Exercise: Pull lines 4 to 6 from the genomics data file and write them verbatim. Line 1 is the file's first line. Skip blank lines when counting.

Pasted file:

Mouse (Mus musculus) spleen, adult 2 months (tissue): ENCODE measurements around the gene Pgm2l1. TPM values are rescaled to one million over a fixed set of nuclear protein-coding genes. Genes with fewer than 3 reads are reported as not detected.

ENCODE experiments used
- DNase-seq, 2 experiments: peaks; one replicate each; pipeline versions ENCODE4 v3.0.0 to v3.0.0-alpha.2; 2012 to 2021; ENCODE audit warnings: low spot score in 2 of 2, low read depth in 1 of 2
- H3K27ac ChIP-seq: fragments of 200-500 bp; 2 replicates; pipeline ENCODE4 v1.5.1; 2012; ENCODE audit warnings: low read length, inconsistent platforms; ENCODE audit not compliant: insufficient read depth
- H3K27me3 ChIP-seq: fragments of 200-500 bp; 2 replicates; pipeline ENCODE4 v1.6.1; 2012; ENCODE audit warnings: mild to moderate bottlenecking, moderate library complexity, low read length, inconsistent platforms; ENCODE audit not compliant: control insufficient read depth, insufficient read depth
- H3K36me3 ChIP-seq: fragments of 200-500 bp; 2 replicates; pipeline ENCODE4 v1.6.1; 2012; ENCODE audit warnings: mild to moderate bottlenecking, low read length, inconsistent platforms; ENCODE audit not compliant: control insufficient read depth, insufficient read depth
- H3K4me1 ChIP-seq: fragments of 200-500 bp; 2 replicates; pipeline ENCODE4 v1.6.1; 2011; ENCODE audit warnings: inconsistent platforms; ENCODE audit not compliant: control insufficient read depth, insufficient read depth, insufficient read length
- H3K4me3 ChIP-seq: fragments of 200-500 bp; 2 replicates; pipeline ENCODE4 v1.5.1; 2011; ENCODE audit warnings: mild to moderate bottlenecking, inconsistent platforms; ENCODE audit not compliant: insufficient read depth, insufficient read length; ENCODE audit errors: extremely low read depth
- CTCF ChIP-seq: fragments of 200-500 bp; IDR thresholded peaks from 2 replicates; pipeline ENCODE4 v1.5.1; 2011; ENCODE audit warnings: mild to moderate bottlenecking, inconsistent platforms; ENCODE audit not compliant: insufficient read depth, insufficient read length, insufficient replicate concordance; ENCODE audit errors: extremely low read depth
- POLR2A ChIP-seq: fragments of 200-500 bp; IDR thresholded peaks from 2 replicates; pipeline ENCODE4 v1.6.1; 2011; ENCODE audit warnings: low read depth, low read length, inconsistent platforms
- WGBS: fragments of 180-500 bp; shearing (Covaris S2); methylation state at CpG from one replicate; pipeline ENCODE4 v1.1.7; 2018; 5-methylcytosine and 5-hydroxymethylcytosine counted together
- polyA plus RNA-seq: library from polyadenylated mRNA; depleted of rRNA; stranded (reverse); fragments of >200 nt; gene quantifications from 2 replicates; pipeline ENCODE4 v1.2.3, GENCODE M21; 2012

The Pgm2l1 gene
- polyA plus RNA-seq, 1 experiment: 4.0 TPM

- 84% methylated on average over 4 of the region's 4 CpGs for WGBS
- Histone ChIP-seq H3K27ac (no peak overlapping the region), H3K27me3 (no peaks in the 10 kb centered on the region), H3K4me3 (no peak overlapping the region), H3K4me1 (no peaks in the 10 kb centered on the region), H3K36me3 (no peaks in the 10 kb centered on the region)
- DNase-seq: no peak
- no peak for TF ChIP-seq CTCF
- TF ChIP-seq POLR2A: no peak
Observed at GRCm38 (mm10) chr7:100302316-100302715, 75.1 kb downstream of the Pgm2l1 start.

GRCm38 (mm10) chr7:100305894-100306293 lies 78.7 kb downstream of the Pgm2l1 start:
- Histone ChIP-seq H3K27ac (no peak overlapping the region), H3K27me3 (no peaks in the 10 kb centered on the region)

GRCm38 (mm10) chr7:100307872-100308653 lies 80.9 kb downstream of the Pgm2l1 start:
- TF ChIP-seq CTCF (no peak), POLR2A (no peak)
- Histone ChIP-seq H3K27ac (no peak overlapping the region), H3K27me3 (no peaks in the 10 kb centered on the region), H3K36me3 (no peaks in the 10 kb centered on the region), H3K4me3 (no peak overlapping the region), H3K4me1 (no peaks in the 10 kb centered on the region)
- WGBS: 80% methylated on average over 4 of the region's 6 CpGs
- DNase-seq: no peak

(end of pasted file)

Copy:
- H3K27ac ChIP-seq: fragments of 200-500 bp; 2 replicates; pipeline ENCODE4 v1.5.1; 2012; ENCODE audit warnings: low read length, inconsistent platforms; ENCODE audit not compliant: insufficient read depth
- H3K27me3 ChIP-seq: fragments of 200-500 bp; 2 replicates; pipeline ENCODE4 v1.6.1; 2012; ENCODE audit warnings: mild to moderate bottlenecking, moderate library complexity, low read length, inconsistent platforms; ENCODE audit not compliant: control insufficient read depth, insufficient read depth
- H3K36me3 ChIP-seq: fragments of 200-500 bp; 2 replicates; pipeline ENCODE4 v1.6.1; 2012; ENCODE audit warnings: mild to moderate bottlenecking, low read length, inconsistent platforms; ENCODE audit not compliant: control insufficient read depth, insufficient read depth